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Leasing and Pyramiding Solutions Need Accelerating

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By Lowell L. Kalapa

With tourism on the rebound and the economy seemingly on an upturn, state tax collections have taken on a rosy tint and elected officials are once more beginning to think in terms of sugar plum fairies.

Already the mental wheels are turning on how to spend all those tax dollars. Administration officials want to bolster education and restore some of the social services that were cut in lean times. Lawmakers, on the other hand, appear eager to get their hands on some of those dollars to begin new spending programs. Still others want to rejuvenate some of the programs that were curtailed in the difficult years.

It is interesting to note the deafening silence on any additional relief for taxpayers. It is not like taxpayers should be ungrateful for the actions taken by the last three sessions of the legislature. After all, lawmakers at the behest of an anxious administration seeking reelection adopted the first tax cut in the history of the state by reducing the top income tax rate and broadening the income tax brackets.

Perhaps as a prelude to that heavy tax cutting action, lawmakers timidly enacted the first step by reducing the general excise tax application to leasing and subleasing of real property. This action was mirrored two years later with the adoption of the resolution to the pyramiding of the general excise tax on the purchase of services for resale.

The problem with all of this tax relief legislation is that the reductions in the tax rates are being “phased- in” over several years. In the case of the general excise tax leasing and pyramiding solutions, the wait will take seven years while the income tax reductions will take another year and a half before being fully phased-in with a reduction in the top tax rate of 8.25%.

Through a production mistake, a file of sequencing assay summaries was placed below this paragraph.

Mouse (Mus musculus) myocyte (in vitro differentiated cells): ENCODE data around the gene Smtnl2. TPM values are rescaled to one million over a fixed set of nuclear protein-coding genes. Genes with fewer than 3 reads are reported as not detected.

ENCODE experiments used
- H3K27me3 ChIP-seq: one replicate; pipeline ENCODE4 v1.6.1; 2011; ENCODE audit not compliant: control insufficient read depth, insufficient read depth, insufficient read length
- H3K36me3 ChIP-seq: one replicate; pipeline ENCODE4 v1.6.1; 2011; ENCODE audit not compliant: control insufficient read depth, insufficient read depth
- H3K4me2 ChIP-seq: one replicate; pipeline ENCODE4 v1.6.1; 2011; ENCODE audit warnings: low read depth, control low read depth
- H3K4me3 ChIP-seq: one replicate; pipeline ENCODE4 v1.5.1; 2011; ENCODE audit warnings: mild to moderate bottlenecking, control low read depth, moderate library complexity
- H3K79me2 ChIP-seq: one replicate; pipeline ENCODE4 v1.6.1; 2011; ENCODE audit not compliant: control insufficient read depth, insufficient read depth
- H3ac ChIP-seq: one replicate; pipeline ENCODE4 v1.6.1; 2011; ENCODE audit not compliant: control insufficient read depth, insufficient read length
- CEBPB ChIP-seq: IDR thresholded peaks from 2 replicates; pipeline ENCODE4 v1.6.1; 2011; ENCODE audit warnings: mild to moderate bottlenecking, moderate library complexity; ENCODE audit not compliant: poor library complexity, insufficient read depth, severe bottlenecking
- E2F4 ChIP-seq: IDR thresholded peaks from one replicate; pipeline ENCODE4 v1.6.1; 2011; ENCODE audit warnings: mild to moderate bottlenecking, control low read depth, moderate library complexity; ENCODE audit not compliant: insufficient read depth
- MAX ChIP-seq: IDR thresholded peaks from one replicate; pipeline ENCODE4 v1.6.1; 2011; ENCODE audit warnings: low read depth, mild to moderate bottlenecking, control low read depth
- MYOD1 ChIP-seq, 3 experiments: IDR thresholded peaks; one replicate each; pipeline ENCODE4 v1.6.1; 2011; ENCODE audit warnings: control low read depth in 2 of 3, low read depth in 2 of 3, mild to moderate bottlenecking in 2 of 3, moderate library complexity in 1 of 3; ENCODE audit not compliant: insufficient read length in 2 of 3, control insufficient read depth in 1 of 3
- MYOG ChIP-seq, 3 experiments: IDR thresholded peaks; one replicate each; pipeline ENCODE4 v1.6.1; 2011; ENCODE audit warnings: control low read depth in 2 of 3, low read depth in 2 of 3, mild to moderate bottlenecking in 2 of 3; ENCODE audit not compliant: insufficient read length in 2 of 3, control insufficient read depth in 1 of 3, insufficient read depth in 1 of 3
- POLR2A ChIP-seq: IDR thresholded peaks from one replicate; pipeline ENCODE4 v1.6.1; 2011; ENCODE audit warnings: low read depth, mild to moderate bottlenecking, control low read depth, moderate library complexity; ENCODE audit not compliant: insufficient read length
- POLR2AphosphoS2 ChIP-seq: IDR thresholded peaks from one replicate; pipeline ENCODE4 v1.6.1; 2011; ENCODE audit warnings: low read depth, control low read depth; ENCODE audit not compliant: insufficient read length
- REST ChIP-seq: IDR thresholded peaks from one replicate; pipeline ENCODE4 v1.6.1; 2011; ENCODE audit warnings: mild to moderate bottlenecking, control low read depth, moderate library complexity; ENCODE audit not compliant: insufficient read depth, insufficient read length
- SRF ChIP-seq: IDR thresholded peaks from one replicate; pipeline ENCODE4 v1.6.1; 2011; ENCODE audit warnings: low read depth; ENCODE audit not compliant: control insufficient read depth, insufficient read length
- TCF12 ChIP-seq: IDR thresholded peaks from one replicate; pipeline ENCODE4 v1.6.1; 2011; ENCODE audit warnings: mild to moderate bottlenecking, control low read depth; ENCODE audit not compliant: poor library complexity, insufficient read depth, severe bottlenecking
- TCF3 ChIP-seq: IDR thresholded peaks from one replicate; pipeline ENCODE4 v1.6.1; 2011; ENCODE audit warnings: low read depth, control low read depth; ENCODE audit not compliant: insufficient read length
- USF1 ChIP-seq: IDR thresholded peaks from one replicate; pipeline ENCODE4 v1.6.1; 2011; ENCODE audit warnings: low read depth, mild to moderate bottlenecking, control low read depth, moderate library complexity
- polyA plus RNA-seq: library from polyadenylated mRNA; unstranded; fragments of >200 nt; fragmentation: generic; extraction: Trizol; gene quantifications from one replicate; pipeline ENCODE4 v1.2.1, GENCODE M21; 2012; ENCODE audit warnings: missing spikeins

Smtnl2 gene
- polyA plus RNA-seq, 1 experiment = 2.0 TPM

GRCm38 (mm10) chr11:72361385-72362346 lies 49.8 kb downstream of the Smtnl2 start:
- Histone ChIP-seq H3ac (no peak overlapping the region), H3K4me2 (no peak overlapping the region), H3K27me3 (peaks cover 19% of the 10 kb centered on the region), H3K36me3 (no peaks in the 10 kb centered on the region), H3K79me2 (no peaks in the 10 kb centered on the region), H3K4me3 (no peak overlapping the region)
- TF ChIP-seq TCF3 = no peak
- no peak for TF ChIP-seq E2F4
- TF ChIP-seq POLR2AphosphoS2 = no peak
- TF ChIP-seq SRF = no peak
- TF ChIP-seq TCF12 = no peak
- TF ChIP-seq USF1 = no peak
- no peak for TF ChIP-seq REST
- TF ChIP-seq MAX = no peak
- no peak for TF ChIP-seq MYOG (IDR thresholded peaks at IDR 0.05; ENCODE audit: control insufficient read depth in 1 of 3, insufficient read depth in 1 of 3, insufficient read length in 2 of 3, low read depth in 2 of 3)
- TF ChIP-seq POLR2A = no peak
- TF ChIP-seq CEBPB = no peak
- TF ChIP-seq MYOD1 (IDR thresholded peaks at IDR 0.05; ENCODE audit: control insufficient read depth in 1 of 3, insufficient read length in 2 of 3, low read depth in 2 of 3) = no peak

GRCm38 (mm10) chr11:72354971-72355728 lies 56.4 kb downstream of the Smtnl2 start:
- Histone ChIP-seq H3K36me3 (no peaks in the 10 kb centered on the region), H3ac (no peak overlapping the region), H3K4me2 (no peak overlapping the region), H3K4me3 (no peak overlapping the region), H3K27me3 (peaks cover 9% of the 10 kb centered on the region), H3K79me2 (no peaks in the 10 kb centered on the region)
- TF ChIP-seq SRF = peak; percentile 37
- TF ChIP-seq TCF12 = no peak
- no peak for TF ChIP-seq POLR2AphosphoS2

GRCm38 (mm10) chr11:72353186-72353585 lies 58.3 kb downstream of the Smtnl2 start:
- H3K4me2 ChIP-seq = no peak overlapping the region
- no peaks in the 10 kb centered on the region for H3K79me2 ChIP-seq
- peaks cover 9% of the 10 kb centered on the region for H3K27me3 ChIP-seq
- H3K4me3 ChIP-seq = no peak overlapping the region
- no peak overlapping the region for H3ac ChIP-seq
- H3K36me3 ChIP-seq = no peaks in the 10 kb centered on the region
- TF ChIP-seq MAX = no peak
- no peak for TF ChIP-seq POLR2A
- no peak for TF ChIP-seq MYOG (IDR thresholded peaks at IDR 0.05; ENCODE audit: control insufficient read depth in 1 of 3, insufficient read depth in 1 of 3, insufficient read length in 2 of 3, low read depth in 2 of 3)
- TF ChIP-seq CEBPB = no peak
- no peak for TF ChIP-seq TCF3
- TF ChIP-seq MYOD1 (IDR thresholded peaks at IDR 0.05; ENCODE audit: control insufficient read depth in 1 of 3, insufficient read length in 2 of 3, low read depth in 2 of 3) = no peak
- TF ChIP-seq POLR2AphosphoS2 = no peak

This phasing-in of the tax relief was adopted at a time when the revenue picture was bleak and lawmakers rationalized that while they wanted to reduce taxes as a way of stimulating the economy, they could not afford immediate tax relief when revenues were needed to fund state programs. So while they wanted to be able to go to the polls in their bid for reelection saying they had cut taxes, elected officials avoided taking a direct hit to revenues, stretching out the forecasted reduction in taxes and therefore collections for a longer period of time. Well, now that the revenue picture is improving and economists are proclaiming that the economy has “turned the corner,” perhaps lawmakers need to take out their list of promises and accelerate that tax relief. If indeed lawmakers and administration officials truly believed that reducing the tax burden would help to stimulate the economy, then with the surplus of funds now available, lawmakers should do what they should have done in the first place and enact the relief that would have been achieved in seven years — immediately.

If those phased-in tax reductions were believed to have a good effect on the economy, then it only makes sense that putting those reductions into effect sooner than later will speed up the economic recovery. Elected officials have a terrific opportunity to not only keep up the momentum of reforming Hawaii’s tax system and the state’s economy, but to ready Hawaii for the new economy of the 21st Century.

If the economy falters for the lack of the stimulus it needs to roar back, then all of the efforts will have been lost. Utilizing the anticipated windfall of revenues solely for restoring spending that was reduced runs counter to the efforts of the past few years to “right-size” government. Obviously there are programs which need additional funding such as the court-mandated Felix decree, but by no means will spending more solve the problems that have been created by continuing to do business “as usual.”

What is even more frightening is that elected officials may just slip back into their old ways and resort to the old formula of “just give them more funding and maybe the problem will go away.” If that is what elected officials want to do with the anticipated windfall, then all of us as taxpayers are in trouble. The lesson will not have been learned and the state will once more be set on a path of self-destruction.

Accelerating tax reductions which should have taken place long before these past few years is what is needed to put Hawaii on a stable path that will not only provide jobs and prosperity for its people, but will strengthen the economic base which produces the tax revenues elected officials like to spend.

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